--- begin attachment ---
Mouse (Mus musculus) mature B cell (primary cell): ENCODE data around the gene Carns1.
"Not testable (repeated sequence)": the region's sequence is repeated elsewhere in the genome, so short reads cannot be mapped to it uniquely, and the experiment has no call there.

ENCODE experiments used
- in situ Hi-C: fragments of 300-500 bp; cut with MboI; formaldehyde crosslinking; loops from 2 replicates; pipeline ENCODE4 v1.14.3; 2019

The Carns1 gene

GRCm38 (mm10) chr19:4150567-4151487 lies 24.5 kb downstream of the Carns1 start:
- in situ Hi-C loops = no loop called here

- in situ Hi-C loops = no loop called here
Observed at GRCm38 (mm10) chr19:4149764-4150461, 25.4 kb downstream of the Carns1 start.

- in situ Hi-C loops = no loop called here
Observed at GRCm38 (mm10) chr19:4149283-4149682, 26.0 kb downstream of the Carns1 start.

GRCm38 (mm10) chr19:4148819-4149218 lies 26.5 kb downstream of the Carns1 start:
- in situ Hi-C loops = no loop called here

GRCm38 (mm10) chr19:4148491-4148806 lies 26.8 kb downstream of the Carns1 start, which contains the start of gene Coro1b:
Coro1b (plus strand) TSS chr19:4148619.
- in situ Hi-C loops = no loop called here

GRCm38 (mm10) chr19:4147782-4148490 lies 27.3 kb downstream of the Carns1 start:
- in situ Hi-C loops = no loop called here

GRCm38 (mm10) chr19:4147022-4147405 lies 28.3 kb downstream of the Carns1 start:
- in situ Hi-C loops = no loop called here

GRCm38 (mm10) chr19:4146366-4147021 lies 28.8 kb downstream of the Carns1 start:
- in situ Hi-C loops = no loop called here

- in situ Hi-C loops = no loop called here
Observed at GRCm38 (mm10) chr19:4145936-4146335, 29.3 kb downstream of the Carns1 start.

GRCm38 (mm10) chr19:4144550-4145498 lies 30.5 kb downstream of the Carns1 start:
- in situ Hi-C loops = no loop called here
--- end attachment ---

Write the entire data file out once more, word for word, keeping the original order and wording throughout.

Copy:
Mouse (Mus musculus) mature B cell (primary cell): ENCODE data around the gene Carns1.
"Not testable (repeated sequence)": the region's sequence is repeated elsewhere in the genome, so short reads cannot be mapped to it uniquely, and the experiment has no call there.

ENCODE experiments used
- in situ Hi-C: fragments of 300-500 bp; cut with MboI; formaldehyde crosslinking; loops from 2 replicates; pipeline ENCODE4 v1.14.3; 2019

The Carns1 gene

GRCm38 (mm10) chr19:4150567-4151487 lies 24.5 kb downstream of the Carns1 start:
- in situ Hi-C loops = no loop called here

- in situ Hi-C loops = no loop called here
Observed at GRCm38 (mm10) chr19:4149764-4150461, 25.4 kb downstream of the Carns1 start.

- in situ Hi-C loops = no loop called here
Observed at GRCm38 (mm10) chr19:4149283-4149682, 26.0 kb downstream of the Carns1 start.

GRCm38 (mm10) chr19:4148819-4149218 lies 26.5 kb downstream of the Carns1 start:
- in situ Hi-C loops = no loop called here

GRCm38 (mm10) chr19:4148491-4148806 lies 26.8 kb downstream of the Carns1 start, which contains the start of gene Coro1b:
Coro1b (plus strand) TSS chr19:4148619.
- in situ Hi-C loops = no loop called here

GRCm38 (mm10) chr19:4147782-4148490 lies 27.3 kb downstream of the Carns1 start:
- in situ Hi-C loops = no loop called here

GRCm38 (mm10) chr19:4147022-4147405 lies 28.3 kb downstream of the Carns1 start:
- in situ Hi-C loops = no loop called here

GRCm38 (mm10) chr19:4146366-4147021 lies 28.8 kb downstream of the Carns1 start:
- in situ Hi-C loops = no loop called here

- in situ Hi-C loops = no loop called here
Observed at GRCm38 (mm10) chr19:4145936-4146335, 29.3 kb downstream of the Carns1 start.

GRCm38 (mm10) chr19:4144550-4145498 lies 30.5 kb downstream of the Carns1 start:
- in situ Hi-C loops = no loop called here